by Deren Hansen
What's the difference?
Patents protect ideas. Copyrights protect the expression of ideas.
means there's nothing to stop you from writing a story about a boy
wizard who falls for a sparkly vampire while they're trying to survive
as contestants in a blood-sport arena. The fact that other writers have
already expressed those ideas in books that achieved commercial success
doesn't necessarily stop you from expressing the same ideas. (As long as
it is a new expression and not plagiarism or a cheap knock-off.) What
matters, both in the eyes of the law and in the marketplace, is the
quality of the expression of the idea.
Like the experiment in Plato's Republic,
where Socrates examined states in order to understand personal virtue,
there's an analogy between copyright law and the delicious ideas that
spring up as you imagine the story you'll write.
your enthusiasm for those ideas, you'll be tempted to share. There's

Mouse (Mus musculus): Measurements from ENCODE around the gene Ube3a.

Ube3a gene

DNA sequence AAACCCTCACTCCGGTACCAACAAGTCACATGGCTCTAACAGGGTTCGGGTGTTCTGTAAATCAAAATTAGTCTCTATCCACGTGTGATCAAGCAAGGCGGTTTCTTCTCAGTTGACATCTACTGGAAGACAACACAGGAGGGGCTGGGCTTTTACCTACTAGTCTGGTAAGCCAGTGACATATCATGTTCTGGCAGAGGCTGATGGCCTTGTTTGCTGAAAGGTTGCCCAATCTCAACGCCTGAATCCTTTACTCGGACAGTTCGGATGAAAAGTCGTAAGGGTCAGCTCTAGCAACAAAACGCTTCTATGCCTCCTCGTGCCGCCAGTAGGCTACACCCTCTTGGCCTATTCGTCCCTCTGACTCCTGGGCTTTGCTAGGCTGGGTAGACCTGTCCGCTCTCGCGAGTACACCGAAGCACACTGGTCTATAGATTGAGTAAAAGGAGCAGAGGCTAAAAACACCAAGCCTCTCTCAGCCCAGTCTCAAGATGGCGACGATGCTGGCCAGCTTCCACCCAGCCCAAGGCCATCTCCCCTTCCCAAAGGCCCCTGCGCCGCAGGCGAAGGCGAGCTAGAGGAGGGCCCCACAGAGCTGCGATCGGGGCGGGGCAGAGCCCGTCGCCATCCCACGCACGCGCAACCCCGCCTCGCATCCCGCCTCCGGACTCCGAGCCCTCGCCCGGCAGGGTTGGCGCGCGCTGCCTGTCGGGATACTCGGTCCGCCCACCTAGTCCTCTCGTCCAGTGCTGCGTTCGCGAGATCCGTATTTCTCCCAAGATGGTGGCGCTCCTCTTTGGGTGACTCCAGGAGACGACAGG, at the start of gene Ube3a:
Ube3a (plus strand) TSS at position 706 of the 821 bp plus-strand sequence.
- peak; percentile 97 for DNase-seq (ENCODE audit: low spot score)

nothing so heady as cornering someone who will listen to you and
explaining how great the story will be. It's all present and
vibrant for you. Of course, what you really want is the validation that
comes when someone else acknowledges your ideas.
the fact of the matter is that great ideas about what could happen in
your story are meaningless until you express them (i.e., write them
down). Put another way, if, like the tree that falls in the forest, no
one else can appreciate the idea in its expressed form, then for all
practical purposes, it didn't happen.
At a personal
level, this means that the satisfaction of someone saying, "Yes, that's a
great idea," must be delayed until you've found a compelling way to
express that idea. And if you're looking for acknowledgment from a
circle larger than critique partners, beta readers, agents, and editors,
you'd better be prepared to wait years between the idea and its